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October 10, 2018

Thomas Bjorn

Newcastle upon Tyne, England

Q. Thomas, many thanks for joining us. A week and a bit on from the Ryder Cup. Just start with that. Just give us your kind of thoughts, now that you've had a bit of time to absorb everything and give us a sense of the reaction you've had in that period.
THOMAS BJØRN: Well, it's been pretty good fun, to be honest. You know, you come down, and obviously it takes a lot out of you, and I ran into a bit of illness last week, but I guess that was just a normal come-down from such a big event. Just everywhere you go, I think people enjoyed themselves, either being there or watching it. I think when you're in it, you don't really realise -- you're so focused and determined on what's happening right there and with the players, you don't kind of take in the whole atmosphere of it.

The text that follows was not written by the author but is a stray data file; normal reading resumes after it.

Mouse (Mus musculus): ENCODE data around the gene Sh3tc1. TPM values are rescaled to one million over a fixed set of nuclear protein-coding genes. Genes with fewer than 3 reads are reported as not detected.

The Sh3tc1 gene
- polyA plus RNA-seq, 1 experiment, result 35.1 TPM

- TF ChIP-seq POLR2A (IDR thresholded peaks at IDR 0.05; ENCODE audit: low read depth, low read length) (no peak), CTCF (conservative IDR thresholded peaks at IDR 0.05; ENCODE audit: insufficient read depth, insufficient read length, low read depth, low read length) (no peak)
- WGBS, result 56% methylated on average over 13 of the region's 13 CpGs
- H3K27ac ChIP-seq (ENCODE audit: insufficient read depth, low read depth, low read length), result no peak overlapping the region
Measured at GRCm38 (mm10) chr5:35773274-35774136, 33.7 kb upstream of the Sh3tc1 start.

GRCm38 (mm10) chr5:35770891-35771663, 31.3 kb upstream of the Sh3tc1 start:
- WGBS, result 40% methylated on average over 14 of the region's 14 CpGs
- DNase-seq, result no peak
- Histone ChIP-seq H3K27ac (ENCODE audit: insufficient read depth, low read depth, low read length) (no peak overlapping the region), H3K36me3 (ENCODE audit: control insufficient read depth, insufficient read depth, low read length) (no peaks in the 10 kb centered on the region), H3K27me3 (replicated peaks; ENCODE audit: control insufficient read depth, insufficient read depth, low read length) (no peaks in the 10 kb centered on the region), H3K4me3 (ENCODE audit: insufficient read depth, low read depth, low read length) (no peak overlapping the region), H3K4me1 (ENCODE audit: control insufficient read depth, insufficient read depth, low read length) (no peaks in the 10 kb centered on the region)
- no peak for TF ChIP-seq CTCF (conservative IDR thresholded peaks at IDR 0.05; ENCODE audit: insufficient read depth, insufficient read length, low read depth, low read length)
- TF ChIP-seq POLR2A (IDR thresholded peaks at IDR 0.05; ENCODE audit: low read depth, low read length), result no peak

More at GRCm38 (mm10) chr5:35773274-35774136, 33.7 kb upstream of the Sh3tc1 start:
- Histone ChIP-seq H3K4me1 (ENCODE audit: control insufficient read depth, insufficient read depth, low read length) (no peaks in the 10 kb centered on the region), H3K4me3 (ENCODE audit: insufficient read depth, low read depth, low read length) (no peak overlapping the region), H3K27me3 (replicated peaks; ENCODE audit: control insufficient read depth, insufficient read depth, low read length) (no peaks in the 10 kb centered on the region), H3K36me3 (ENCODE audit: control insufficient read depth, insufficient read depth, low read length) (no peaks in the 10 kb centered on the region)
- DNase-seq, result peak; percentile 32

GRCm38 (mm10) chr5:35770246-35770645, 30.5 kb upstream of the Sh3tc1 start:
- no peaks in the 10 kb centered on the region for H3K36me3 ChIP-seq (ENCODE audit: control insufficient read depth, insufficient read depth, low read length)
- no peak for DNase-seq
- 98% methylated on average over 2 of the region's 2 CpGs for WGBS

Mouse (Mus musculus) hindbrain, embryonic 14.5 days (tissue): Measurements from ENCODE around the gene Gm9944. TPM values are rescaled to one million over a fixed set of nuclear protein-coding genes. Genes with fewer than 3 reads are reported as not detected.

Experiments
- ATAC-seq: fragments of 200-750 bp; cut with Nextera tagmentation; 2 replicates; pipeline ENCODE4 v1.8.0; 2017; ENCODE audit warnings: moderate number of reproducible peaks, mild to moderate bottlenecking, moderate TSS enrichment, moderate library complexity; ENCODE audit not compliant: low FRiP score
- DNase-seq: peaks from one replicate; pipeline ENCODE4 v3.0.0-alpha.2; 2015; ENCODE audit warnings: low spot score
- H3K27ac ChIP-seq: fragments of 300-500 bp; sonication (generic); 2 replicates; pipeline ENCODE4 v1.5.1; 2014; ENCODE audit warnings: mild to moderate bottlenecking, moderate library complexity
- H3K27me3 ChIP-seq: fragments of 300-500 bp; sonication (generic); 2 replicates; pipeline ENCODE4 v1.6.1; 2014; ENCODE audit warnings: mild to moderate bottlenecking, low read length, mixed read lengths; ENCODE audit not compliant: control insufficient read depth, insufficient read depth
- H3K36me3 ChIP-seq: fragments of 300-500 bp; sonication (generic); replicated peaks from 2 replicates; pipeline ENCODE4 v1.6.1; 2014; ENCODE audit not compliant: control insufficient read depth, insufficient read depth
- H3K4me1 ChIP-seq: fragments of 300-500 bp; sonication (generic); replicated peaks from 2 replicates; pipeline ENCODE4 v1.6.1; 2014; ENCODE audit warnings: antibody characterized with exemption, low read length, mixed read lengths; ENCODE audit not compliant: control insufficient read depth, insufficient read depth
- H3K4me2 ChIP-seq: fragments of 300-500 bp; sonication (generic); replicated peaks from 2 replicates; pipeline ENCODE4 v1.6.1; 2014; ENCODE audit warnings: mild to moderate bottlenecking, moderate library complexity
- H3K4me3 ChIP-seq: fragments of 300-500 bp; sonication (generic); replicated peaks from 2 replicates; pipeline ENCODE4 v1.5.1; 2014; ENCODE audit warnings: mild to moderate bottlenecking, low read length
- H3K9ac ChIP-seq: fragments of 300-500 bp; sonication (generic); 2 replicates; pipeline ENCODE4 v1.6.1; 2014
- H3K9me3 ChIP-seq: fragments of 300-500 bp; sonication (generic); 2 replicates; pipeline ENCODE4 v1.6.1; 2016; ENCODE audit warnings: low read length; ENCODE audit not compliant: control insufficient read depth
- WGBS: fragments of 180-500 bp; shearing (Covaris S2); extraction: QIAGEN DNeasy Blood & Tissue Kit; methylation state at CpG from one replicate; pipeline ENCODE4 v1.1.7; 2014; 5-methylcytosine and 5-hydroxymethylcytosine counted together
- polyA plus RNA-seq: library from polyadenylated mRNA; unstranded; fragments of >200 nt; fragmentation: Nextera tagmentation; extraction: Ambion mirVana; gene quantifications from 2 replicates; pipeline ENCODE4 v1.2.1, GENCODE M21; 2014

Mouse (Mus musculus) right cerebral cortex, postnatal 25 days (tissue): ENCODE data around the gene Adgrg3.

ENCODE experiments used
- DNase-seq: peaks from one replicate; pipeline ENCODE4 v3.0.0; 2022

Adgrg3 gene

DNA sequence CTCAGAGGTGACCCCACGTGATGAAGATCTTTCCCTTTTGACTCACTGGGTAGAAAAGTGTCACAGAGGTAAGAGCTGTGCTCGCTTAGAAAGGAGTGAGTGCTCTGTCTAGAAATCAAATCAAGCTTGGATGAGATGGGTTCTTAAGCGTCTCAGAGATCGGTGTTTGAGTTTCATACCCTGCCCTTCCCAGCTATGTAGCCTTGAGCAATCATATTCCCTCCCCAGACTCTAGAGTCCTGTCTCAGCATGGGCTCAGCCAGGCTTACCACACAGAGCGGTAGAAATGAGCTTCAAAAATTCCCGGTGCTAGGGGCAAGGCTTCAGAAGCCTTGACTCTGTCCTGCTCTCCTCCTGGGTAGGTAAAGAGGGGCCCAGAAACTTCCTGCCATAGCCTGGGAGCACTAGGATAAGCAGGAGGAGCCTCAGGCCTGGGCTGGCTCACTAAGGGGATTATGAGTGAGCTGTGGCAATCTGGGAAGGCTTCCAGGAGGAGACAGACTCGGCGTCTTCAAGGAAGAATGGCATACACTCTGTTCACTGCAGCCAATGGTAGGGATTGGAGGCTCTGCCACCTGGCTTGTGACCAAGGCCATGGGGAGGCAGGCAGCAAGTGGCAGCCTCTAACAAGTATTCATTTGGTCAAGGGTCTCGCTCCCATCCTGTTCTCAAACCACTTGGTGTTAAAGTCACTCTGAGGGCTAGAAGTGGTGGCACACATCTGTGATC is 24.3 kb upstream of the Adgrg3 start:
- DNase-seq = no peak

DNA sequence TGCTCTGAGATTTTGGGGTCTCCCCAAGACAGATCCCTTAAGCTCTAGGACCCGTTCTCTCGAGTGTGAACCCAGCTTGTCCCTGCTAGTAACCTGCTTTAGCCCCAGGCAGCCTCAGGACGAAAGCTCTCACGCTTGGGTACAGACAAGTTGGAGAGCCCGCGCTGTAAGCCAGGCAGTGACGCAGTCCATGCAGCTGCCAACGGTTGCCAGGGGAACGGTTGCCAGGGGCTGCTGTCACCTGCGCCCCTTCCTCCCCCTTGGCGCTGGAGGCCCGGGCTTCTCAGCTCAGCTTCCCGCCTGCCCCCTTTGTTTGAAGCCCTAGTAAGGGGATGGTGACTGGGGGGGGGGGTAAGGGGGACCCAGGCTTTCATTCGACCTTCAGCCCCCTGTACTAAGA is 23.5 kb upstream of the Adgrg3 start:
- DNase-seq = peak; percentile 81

And then when you watch it back -- I watched a bit of it back, and you start realising how good it was because I've lived with Ryder Cups as a player and as a vice captain since '97, and I lived it up all my life as a fan, and you realise seeing those pictures how special an occasion it was.

It's been fun to reflect on, and it's been great. I keep saying to those 12, we'll always have that moment in time where that's for us, and that's pretty special. It's something that will live with us for the rest of our lives, and that's pretty cool to have, to be honest.

Q. And obviously this week you had a couple of shots to get back into the swing of things last night, and then it's back to the day job this week.
THOMAS BJØRN: Well, I got on the range -- I got here on Monday and stood on the range and realised I had pretty much not hit a golf shot since Denmark, which was -- that range is quite wide, but it looked pretty narrow, I have to say, for the first few shots.

Yeah, I'm in that position now where it's a bit like just showing up at a golf tournament and enjoying what the Ryder Cup was all about and enjoy moments with those players, and we reflect together.